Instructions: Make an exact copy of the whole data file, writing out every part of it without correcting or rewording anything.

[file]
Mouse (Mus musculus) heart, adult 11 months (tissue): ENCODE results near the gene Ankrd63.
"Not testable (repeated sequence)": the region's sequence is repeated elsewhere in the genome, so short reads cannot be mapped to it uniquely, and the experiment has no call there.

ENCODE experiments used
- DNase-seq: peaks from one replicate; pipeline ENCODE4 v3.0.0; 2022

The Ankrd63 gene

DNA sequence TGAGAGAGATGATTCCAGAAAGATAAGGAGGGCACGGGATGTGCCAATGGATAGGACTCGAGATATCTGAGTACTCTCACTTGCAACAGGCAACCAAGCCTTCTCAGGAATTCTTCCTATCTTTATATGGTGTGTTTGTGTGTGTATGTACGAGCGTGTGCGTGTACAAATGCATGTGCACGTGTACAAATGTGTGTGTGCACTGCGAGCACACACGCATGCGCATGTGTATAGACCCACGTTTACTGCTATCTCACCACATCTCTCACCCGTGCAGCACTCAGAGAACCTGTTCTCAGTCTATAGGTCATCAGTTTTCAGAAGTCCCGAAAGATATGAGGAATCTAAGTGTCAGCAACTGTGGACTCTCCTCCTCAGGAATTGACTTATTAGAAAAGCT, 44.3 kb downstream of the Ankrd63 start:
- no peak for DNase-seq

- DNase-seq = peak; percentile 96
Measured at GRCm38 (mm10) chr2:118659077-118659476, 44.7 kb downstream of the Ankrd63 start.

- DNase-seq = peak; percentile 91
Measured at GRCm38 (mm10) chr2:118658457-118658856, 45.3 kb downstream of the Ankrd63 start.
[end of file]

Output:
Mouse (Mus musculus) heart, adult 11 months (tissue): ENCODE results near the gene Ankrd63.
"Not testable (repeated sequence)": the region's sequence is repeated elsewhere in the genome, so short reads cannot be mapped to it uniquely, and the experiment has no call there.

ENCODE experiments used
- DNase-seq: peaks from one replicate; pipeline ENCODE4 v3.0.0; 2022

The Ankrd63 gene

DNA sequence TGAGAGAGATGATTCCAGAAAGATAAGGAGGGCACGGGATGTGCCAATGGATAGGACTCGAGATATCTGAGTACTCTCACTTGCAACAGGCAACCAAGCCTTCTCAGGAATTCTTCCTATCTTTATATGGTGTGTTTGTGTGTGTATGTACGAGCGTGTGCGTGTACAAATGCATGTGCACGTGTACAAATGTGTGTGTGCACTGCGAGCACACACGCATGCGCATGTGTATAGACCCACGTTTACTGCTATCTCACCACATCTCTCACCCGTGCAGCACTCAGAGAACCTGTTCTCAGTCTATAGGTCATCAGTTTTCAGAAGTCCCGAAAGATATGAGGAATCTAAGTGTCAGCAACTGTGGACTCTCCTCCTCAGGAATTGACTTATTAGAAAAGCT, 44.3 kb downstream of the Ankrd63 start:
- no peak for DNase-seq

- DNase-seq = peak; percentile 96
Measured at GRCm38 (mm10) chr2:118659077-118659476, 44.7 kb downstream of the Ankrd63 start.

- DNase-seq = peak; percentile 91
Measured at GRCm38 (mm10) chr2:118658457-118658856, 45.3 kb downstream of the Ankrd63 start.